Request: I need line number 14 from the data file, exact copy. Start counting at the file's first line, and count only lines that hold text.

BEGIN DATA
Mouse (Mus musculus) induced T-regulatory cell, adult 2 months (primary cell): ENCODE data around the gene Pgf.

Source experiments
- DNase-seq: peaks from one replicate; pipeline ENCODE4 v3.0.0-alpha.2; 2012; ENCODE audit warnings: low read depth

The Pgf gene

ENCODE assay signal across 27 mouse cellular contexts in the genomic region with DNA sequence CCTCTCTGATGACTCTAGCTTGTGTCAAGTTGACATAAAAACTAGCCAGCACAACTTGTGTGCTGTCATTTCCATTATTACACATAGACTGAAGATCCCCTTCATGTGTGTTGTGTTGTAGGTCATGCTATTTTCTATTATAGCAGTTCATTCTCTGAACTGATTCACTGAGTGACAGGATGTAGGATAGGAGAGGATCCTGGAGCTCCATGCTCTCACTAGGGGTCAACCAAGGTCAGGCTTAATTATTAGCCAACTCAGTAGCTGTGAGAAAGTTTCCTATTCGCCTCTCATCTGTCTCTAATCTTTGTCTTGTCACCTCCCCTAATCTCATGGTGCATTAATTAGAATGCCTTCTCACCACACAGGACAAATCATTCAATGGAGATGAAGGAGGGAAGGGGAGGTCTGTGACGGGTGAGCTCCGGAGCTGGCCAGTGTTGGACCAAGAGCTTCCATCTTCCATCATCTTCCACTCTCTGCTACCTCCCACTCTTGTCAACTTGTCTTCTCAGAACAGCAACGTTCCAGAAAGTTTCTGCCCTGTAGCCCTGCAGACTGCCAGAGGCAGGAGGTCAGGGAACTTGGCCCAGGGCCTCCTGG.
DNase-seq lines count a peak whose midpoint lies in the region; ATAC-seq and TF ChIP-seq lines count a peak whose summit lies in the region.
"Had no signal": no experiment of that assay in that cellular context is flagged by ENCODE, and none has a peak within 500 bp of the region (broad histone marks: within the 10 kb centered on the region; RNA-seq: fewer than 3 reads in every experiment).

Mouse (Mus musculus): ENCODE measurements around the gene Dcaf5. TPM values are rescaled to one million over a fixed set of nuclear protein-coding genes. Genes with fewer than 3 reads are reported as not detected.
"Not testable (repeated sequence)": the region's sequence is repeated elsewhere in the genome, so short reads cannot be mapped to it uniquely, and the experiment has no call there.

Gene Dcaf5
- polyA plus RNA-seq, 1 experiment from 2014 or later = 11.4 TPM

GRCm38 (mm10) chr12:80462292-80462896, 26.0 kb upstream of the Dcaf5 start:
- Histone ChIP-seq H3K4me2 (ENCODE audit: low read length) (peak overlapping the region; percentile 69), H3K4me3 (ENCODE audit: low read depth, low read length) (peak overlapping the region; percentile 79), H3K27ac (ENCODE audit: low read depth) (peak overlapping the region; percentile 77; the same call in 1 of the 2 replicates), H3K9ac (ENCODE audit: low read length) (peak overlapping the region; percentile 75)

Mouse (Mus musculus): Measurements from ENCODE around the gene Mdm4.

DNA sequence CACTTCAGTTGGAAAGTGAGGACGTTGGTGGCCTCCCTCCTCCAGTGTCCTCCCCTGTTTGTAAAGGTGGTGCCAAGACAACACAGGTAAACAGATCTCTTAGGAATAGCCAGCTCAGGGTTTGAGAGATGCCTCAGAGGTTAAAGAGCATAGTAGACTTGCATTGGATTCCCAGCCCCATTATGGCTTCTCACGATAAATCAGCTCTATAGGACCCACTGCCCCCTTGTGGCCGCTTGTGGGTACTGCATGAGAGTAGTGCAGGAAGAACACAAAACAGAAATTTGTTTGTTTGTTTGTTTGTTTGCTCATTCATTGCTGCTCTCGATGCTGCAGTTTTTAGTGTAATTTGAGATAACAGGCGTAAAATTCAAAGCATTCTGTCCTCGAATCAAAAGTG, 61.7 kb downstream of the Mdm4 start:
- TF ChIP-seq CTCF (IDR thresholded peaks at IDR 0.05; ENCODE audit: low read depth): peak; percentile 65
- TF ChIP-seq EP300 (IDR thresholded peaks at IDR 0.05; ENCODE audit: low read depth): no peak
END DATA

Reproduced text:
Mouse (Mus musculus): Measurements from ENCODE around the gene Mdm4.